- Examines how the United States developed from a modest, agrarian republic into a “modern,” mass democracy. How have the forces often associated with the process of modernization (e.g., the expansion of commerce and new media, the growth of industry, the rise of a welfare and regulatory state) changed the shape of America’s representative institutions and the nature of American political culture? Readings focus on the development of the electoral system, the emergence of a “modern” bureaucratic establishment, and the rise of the presidency as the focal point of party politics. Discussion will examine how these and other developments have shaped America’s liberal democratic values and transformed its political institutions.
- 324. Post-Communist Pathways
- Laura Henry M 11:30 - 12:55, W 11:30 - 12:55
- Explores growing political, economic, and cultural diversity within the post-communist region after the enforced homogeneity of the Communist era. Considers the essential features of Communism and asks why these systems collapsed, before examining more recent developments. What are the factors promoting growing variation in the region? Why have some post-communist states joined the European Union, while others appear mired in authoritarianism? Do the institutional and cultural legacies of Communism influence contemporary politics? More than twenty years after the collapse of Communist regimes in East Central Europe and the Soviet Union, is “post-communism” still a useful concept for social scientists? Examines contemporary scholarship on the sources of change and continuity in the region and offers students the opportunity to undertake individual research projects.
- 325. State-Building in Comparative Perspective
- Ericka Albaugh T 11:30 - 12:55, TH 11:30 - 12:55
- States form the foundation of modern politics. Comparative government explores their variation; international relations examine their interaction. States can be instruments of oppression or engines of progress, and recent scholarship has focused on their strength, weakness, and failure. This capstone course explores the processes that produced the early modern state in Europe, then looks at more recent attempts to replicate state development in Latin America, Asia, the Middle East, and Africa. The role of war in state formation and the subject of citizenship receive particular attention.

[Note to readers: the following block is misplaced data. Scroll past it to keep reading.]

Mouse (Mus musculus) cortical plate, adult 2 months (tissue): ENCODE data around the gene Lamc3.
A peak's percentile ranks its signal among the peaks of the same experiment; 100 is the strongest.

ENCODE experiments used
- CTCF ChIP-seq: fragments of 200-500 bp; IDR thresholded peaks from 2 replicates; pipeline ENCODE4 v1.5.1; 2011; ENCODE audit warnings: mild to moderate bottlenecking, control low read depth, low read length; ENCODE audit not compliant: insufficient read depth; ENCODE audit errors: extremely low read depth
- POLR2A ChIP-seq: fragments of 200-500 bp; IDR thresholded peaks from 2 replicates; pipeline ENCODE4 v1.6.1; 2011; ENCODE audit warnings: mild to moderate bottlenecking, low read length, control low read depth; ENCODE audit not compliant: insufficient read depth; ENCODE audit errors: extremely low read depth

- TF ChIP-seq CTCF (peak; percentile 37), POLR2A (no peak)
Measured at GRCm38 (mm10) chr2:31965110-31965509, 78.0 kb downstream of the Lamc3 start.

- 333. Advanced Seminar in Chinese Politics
- Christopher Heurlin T 1:00 - 2:25, TH 1:00 - 2:25
CT-16 Harrison McCann
- Seminar. Asks the question: Why was China not only able to survive the collapse of international communism after the Cold War but become an economic superpower? Drawing on evidence from the past twenty years, examines the sources of strength and fragility in the regime. Areas of focus include elite politics and the Communist Party, reform of the state-owned sector, the rise of private entrepreneurs, social protest, religion, and corruption. Class is discussion-based and assignments include short writing responses and a research paper.
- 336. Advanced Seminar in Comparative Political Economy
- Henry Laurence M 10:00 - 11:25, W 10:00 - 11:25
Mass Hall-Faculty Room
- Studies the relationship between governments and markets in policy areas including healthcare, education, social welfare and income inequality, media regulation, financial markets, economic growth and employment, etc. Focuses on advanced industrial democracies including the UK, USA and Japan.
- 346. Nietzsche
- Paul Franco M 2:30 - 3:55, W 2:30 - 3:55
The Hazelton Room (Kanbar 109)
- An examination of the broad range of Nietzsche’s thought with a special view to its moral and political implications. Readings include Nietzsche’s major works, including Thus Spoke Zarathustra. May also consider various twentieth-century interpretations and appropriations of Nietzsche’s philosophy.
- 361. Advanced Seminar in International Relations: Conflict Simulation and Conflict Resolution
- Christian Potholm M 2:30 - 3:55, W 2:30 - 3:55
CT-16 Harrison McCann
- An upper-level interdisciplinary seminar on the nature of both international and national conflict. A variety of contexts and influence vectors are examined and students are encouraged to look at the ways conflicts can be solved short of actual warfare, as well as by it.
- 363. Advanced Seminar in International Relations: Law, Politics, and the Search for Justice
- Allen Springer T 11:30 - 12:55, TH 11:30 - 12:55
- Examines the complex relationship between law and policy in international relations by focusing on two important and rapidly developing areas of international concern: environmental protection and humanitarian rights. Fulfills the environmental studies senior seminar requirement.